Rebel Richmond: Life and Death in the Confederate Capital,Stephen Ash, University of North Carolina Press, 296 ppages, illustrations, bibliographic notes, bibliography, 2019. $35.00.
Reviewed by Michael E. Woods (Marshall University) Published on H-CivWar (January, 2020)
A fresh-faced lieutenant screams from a hospital bed. Shopkeepers
fence stolen goods, while an equally entrepreneurial embalmer smuggles
deserters and draft dodgers out of town in coffins. Neighbors hear a
confectioner lashing an enslaved girl with a leather strap; the next
day, the four-year-old child is found dead. In a filthy shack near the
wharves, a young prostitute dies alone from a laudanum overdose. These
kinds of stories are rarely commemorated with monuments or dramatized in
reenactments. But they are all Civil War stories, and they all find a
place in Stephen V. Ash’s outstanding Rebel Richmond: Life and Death in the Confederate Capital.
Richmond was a national capital and a target for attack, a commercial
hub and a manufacturing powerhouse, a haven for refugees and a place of
captivity. But although historians have thoroughly documented the
city’s political and military histories, the experiences of its humbler
residents, whose numbers swelled to more than 100,000 during the
conflict, have received less attention. The purpose of Ash’s book is to
explore “how ordinary Richmonders”—black and white, enslaved and free,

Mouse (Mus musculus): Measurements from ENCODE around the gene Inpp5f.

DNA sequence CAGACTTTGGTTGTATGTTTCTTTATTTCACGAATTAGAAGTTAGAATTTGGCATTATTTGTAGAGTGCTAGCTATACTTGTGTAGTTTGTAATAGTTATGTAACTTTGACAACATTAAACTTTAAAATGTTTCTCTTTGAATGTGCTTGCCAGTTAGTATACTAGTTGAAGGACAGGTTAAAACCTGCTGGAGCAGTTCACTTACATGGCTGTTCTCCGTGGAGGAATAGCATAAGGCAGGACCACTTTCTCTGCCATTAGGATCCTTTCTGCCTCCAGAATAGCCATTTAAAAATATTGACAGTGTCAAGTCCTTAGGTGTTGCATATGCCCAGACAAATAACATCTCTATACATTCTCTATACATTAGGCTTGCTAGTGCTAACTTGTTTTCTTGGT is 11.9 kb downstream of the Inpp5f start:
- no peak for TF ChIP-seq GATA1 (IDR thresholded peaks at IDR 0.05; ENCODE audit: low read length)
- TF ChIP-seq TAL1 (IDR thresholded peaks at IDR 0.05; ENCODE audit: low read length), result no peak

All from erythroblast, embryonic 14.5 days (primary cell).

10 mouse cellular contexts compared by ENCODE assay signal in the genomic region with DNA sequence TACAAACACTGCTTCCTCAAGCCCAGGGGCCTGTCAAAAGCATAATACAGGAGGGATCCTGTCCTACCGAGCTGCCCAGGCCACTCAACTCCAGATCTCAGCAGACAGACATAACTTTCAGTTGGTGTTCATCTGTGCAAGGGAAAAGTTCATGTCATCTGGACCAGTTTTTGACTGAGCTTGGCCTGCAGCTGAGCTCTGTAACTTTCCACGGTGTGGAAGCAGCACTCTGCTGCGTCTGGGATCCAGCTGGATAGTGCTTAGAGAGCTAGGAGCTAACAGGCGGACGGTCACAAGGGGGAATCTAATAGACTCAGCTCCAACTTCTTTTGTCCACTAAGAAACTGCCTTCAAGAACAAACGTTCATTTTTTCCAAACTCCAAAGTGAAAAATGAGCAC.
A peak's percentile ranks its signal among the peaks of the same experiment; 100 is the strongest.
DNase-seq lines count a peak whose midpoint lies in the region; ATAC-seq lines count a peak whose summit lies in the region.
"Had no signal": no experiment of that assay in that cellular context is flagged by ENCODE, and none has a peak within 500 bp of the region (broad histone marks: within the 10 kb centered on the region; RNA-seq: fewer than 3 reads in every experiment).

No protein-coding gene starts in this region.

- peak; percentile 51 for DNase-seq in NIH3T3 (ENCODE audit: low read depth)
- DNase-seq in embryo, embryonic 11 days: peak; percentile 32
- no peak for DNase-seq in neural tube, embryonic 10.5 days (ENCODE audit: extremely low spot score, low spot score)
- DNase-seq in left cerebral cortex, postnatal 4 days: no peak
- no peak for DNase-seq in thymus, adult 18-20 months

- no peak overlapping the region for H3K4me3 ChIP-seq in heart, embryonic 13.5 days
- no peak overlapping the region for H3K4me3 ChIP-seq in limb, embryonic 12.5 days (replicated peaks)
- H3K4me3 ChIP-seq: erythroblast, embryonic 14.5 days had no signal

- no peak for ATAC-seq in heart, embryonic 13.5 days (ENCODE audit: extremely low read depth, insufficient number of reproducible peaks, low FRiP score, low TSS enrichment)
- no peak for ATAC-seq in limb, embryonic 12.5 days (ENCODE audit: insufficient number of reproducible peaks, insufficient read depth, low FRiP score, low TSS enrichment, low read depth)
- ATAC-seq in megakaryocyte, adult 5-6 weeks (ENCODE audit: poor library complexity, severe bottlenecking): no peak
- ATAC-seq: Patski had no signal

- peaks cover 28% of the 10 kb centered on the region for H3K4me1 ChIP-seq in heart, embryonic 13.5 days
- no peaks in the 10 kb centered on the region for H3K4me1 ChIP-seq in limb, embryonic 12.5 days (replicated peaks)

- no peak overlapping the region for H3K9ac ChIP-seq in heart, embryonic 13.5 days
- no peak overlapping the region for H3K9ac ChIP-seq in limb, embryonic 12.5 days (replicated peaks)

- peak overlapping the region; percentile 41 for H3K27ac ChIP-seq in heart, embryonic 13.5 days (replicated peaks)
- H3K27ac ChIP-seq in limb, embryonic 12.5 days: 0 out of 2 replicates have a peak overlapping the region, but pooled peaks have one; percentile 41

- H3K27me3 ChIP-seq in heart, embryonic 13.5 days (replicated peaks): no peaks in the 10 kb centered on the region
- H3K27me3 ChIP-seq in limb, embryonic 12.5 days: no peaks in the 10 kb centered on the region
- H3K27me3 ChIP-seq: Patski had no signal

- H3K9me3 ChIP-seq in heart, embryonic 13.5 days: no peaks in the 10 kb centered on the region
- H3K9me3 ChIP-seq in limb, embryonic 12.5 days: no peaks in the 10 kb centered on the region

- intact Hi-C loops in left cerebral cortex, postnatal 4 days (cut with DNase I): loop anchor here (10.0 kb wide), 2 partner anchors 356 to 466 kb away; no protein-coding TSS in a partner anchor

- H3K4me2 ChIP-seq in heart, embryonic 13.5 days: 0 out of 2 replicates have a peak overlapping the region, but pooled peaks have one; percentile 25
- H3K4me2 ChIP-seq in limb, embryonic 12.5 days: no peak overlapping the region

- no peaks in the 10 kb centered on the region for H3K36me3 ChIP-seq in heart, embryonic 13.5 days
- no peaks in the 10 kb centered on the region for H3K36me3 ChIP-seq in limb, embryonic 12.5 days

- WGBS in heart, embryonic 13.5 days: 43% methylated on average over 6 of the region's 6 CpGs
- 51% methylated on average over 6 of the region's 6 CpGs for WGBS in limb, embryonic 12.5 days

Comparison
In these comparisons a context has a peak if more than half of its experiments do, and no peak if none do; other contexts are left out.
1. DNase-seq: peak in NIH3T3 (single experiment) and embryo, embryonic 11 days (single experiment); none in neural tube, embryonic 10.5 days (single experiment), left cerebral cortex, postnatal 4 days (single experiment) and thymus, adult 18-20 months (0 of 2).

male and female, rich and poor, civilian and soldier—“fared in the
maelstrom of war” (p. 3).
Ash quite logically emphasizes Richmond’s
uniqueness, but the city’s prominence in both history and historiography
means that this book will fascinate not only local historians but also
readers interested in everything from common soldiers and women’s
history to class conflict and slave resistance.
Ash surveys life in wartime Richmond in a series of thematic
chapters. The city’s diverse population was fractured along lines of
wealth, status, and occupation, but most Richmonders faced an
increasingly severe struggle to get by as neighbors multiplied and
resources dwindled in what one local paper aptly called the “metropolis
of the South” (p. 19).
Richmond’s population may have tripled during the
war as bureaucrats, soldiers, refugees, impressed slaves, and drifters,
driven by force or free will, crowded into the city. With housing
scarce and rents soaring, civilians squeezed into rented rooms, hotels,
and offices while soldiers and enslaved laborers lived in nearby
barracks and encampments and a growing number of captives—including